Washington High School students and staff are edging closer to moving into their new building with the construction project now 85 percent complete.
Tile flooring and doors have been installed, as have cabinetry, countertops, and fume hoods in the career and technology classrooms, science and agricultural labs, and computer-aided design spaces. Crews are installing bathroom fixtures and sinks in the science and engineering labs where painting and floor staining also are underway.
In addition, crews are nearly done painting the auditorium and administrative offices and wrapping up installation of the school’s elevator.
Construction of the new Washington High School campus is edging closer toward the three-quarter completion mark, with flooring, drywall, ceiling, and window installation all underway.
The $56.5 million project is a part of the voter-approved 2012 Bond Program, which calls for the renovation or rebuilding of 40 schools, including 29 high schools.
Site utility installation for the new school is currently in progress, project officials said. Exterior brick installation is nearly complete, as are the visitor and faculty parking areas. The school’s front bus loop also is more than halfway done.
Students and staff at Booker T. Washington High School had the opportunity on Friday to add their signatures to a steel beam being used in the construction of their new school, which is part of HISD’s 2012 bond program.
“It’s great to see the steel beams and columns going up,” said Washington Principal Carlos Phillips. “We’re happy about the progress and can’t wait to move-in next year.”
Booker T. Washington High School celebrated a big milestone Tuesday morning with a festive groundbreaking ceremony to mark the start of construction on a new $51.7 million campus.
More than 100 parents, students, staff, alumni, and community members attended the event and were joined by HISD Trustee Rhonda Skillern-Jones, State Sen. John Whitmire and Houston City Councilwoman Karla Cisneros.
Two groundbreaking ceremonies, five community meetings and quarterly Bond Oversight Committee meeting scheduled through April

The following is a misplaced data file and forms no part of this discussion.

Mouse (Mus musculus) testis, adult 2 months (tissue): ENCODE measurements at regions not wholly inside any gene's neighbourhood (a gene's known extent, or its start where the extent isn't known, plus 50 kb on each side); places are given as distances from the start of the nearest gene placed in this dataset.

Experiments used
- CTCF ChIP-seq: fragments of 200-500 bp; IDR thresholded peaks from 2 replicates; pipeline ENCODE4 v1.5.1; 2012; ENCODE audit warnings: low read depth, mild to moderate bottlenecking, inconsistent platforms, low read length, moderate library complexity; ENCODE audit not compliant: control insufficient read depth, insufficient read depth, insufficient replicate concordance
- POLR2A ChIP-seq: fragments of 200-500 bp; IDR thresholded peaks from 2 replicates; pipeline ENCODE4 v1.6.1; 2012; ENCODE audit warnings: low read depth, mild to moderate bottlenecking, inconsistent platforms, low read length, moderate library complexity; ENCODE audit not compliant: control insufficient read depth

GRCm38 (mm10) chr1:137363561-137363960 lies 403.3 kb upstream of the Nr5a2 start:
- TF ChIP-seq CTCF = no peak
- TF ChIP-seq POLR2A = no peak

With construction making noticeable progress across HISD, many projects are reaching their next milestone – including including groundbreaking ceremonies at Parker Elementary School and Booker T. Washington High School, and a host of community meetings scheduled for the spring.
Michael Clark, who was named HISD’s own Secondary Teacher of the Year in 2011, was selected as a finalist in the Lifetime Achievement category at the secondary level, while Dr. Nghia Le, who was recognized by H-E-B in 2011 with the Rising Star Award, was chosen as a finalist in the Leadership category at the secondary level.
About 450 HISD students attended the 2015 Black College Expo Tour on Saturday, Feb. 28, and a fair amount of those students received “on the spot acceptances,” as well as more than $250,000 in scholarship money.
Students from Chavez, Westbury, Yates and Sharpstown high schools spent a sunny day completing a 24-foot ladder extension, hoisting equipment and rescuing a dummy named Randy. The exercises were part of the CASEY Club’s physical ability test for students interested in becoming firefighters. The Houston Fire Department’s CASEY Club — which stands for cultivate, advise, support, empower and youth — creates and fosters a career path to become a firefighter/EMT for high school sophomores, juniors , and seniors.
Students in Dr. Nghia Le’s engineering classes display some of the three-dimensional objects they created with equipment purchased through Chevron’s Fuel Your School program.
Students at HISD’s Booker T. Washington High School are giving three-dimensional form to their imaginings, thanks to a new 3-D printer, a powerful new laptop, and Chevron’s Fuel Your School program, which helped fund the equipment’s purchase.
The students are involved in an exciting challenge to design an extraterrestrial colony on Mars with their contemporaries in England, and the new computer will allow them to Skype more effectively with their peers overseas. The new Afinia 3-D printer will enable them to generate scaled-down models of the buildings and other facilities they plan for the colony.